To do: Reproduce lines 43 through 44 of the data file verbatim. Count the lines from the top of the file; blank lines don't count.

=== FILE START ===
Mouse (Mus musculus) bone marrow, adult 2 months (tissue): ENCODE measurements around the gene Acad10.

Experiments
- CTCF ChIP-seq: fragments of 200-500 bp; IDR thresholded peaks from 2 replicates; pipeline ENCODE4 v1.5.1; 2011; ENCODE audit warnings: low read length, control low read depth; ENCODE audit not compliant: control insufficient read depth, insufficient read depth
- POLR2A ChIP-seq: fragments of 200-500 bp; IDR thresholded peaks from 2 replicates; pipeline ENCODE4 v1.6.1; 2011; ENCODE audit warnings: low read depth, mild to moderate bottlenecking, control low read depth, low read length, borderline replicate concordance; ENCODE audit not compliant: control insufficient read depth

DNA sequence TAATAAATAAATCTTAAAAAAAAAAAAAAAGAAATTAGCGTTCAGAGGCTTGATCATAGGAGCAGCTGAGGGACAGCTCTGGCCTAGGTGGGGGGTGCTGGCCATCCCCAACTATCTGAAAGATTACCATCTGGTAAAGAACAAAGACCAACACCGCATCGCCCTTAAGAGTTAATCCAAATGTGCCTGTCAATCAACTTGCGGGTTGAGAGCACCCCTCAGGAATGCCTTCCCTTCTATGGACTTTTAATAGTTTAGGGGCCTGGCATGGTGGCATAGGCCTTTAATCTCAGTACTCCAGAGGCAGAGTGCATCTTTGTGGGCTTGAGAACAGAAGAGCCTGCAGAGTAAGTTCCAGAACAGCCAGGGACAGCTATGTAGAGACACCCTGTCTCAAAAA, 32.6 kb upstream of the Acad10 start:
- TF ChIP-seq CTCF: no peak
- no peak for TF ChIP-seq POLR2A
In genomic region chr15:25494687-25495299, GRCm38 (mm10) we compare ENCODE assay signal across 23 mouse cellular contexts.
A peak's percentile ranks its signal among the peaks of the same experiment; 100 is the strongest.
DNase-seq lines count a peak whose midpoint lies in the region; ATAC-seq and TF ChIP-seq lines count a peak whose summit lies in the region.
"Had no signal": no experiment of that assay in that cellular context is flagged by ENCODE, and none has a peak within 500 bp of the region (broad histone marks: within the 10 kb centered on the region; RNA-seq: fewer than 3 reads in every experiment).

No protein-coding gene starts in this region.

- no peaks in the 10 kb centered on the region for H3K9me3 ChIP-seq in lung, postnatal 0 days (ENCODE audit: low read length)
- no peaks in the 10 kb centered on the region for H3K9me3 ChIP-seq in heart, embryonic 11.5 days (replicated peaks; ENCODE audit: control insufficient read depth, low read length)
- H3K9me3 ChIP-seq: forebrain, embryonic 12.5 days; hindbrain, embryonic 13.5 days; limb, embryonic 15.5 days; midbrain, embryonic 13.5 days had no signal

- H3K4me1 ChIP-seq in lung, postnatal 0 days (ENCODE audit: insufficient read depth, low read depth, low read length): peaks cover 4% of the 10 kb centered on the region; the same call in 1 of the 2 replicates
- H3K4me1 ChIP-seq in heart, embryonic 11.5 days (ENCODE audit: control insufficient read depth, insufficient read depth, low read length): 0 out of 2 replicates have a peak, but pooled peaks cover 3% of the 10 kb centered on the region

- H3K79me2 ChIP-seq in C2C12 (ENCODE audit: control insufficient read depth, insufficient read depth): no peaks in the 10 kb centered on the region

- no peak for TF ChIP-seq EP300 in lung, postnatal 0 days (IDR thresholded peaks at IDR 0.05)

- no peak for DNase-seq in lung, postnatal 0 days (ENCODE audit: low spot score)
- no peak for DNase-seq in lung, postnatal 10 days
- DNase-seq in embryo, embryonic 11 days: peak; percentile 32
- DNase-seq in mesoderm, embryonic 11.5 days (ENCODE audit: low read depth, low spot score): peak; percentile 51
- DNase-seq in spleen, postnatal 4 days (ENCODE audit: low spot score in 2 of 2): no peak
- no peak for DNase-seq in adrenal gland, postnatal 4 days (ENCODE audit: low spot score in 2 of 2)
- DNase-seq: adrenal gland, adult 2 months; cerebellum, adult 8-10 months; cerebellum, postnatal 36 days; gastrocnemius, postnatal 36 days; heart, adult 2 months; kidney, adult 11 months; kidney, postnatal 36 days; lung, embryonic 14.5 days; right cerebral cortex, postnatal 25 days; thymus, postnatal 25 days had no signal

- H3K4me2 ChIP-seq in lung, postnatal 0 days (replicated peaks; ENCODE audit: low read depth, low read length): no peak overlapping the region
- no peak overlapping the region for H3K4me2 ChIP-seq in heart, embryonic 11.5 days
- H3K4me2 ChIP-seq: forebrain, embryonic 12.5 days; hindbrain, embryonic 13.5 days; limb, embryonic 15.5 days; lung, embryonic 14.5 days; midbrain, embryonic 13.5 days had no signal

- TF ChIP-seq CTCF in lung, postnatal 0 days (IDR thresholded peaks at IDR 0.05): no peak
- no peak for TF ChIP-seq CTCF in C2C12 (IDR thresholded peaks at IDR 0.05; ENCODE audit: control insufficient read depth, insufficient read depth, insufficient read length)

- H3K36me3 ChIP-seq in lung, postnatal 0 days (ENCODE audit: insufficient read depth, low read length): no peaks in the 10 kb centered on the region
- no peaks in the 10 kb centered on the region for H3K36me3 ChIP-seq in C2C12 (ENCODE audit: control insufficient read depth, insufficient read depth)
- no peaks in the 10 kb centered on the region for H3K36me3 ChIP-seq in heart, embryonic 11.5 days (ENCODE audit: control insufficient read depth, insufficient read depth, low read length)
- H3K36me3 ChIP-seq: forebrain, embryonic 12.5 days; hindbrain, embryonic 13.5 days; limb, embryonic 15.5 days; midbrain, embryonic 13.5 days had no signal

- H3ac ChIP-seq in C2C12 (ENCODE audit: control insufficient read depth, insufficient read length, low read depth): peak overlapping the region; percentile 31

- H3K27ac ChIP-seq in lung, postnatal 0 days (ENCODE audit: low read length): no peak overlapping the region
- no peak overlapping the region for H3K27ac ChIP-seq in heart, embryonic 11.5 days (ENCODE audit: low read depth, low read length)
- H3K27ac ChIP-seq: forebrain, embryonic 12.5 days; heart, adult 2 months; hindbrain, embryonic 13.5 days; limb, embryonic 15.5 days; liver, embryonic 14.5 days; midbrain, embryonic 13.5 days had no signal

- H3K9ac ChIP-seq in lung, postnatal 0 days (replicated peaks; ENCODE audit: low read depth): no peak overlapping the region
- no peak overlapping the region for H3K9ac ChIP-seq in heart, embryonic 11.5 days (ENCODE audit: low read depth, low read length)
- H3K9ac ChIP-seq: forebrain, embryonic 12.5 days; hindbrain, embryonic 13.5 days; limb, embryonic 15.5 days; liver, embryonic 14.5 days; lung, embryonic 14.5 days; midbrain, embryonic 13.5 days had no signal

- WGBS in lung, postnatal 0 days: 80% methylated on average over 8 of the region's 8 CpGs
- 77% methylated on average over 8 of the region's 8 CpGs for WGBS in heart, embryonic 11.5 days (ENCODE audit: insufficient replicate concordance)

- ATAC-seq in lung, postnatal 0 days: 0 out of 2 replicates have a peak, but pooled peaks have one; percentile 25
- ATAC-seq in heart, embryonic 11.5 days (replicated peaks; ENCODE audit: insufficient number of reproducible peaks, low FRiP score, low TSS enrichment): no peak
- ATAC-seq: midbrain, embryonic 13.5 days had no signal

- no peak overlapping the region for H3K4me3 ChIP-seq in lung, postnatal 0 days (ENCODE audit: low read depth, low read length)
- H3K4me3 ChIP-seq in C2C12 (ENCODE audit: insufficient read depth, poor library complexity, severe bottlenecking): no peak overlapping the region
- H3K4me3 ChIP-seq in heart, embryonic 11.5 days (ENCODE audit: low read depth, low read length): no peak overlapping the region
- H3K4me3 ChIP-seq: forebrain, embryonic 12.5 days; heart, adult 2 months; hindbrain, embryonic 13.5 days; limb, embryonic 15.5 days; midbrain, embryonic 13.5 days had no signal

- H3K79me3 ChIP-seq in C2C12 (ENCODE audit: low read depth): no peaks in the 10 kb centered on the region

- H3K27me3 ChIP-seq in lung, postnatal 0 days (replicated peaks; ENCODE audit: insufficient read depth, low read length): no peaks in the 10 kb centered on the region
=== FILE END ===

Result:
- WGBS in lung, postnatal 0 days: 80% methylated on average over 8 of the region's 8 CpGs
- 77% methylated on average over 8 of the region's 8 CpGs for WGBS in heart, embryonic 11.5 days (ENCODE audit: insufficient replicate concordance)